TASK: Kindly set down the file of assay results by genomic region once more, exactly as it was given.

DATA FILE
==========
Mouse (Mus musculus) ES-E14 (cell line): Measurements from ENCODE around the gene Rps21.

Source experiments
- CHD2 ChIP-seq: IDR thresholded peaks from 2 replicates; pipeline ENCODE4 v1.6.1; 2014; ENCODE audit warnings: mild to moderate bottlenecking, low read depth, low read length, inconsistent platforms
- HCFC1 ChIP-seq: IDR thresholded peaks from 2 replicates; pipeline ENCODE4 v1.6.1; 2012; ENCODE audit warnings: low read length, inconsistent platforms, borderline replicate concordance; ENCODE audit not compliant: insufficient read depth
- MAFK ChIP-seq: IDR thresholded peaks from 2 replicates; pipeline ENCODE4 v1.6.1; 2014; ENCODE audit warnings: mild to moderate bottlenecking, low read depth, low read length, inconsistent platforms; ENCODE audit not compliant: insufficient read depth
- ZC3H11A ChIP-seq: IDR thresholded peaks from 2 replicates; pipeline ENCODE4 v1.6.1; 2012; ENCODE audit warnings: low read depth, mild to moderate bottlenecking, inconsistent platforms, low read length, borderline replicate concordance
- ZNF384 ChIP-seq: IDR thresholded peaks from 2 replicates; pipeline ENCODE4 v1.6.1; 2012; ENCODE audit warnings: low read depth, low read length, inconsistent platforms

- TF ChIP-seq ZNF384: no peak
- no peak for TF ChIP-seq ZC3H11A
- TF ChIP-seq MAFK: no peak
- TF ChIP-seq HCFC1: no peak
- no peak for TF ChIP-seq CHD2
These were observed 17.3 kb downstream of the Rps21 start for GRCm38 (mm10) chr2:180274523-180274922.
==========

Mouse (Mus musculus) ES-E14 (cell line): Measurements from ENCODE around the gene Rps21.

Source experiments
- CHD2 ChIP-seq: IDR thresholded peaks from 2 replicates; pipeline ENCODE4 v1.6.1; 2014; ENCODE audit warnings: mild to moderate bottlenecking, low read depth, low read length, inconsistent platforms
- HCFC1 ChIP-seq: IDR thresholded peaks from 2 replicates; pipeline ENCODE4 v1.6.1; 2012; ENCODE audit warnings: low read length, inconsistent platforms, borderline replicate concordance; ENCODE audit not compliant: insufficient read depth
- MAFK ChIP-seq: IDR thresholded peaks from 2 replicates; pipeline ENCODE4 v1.6.1; 2014; ENCODE audit warnings: mild to moderate bottlenecking, low read depth, low read length, inconsistent platforms; ENCODE audit not compliant: insufficient read depth
- ZC3H11A ChIP-seq: IDR thresholded peaks from 2 replicates; pipeline ENCODE4 v1.6.1; 2012; ENCODE audit warnings: low read depth, mild to moderate bottlenecking, inconsistent platforms, low read length, borderline replicate concordance
- ZNF384 ChIP-seq: IDR thresholded peaks from 2 replicates; pipeline ENCODE4 v1.6.1; 2012; ENCODE audit warnings: low read depth, low read length, inconsistent platforms

- TF ChIP-seq ZNF384: no peak
- no peak for TF ChIP-seq ZC3H11A
- TF ChIP-seq MAFK: no peak
- TF ChIP-seq HCFC1: no peak
- no peak for TF ChIP-seq CHD2
These were observed 17.3 kb downstream of the Rps21 start for GRCm38 (mm10) chr2:180274523-180274922.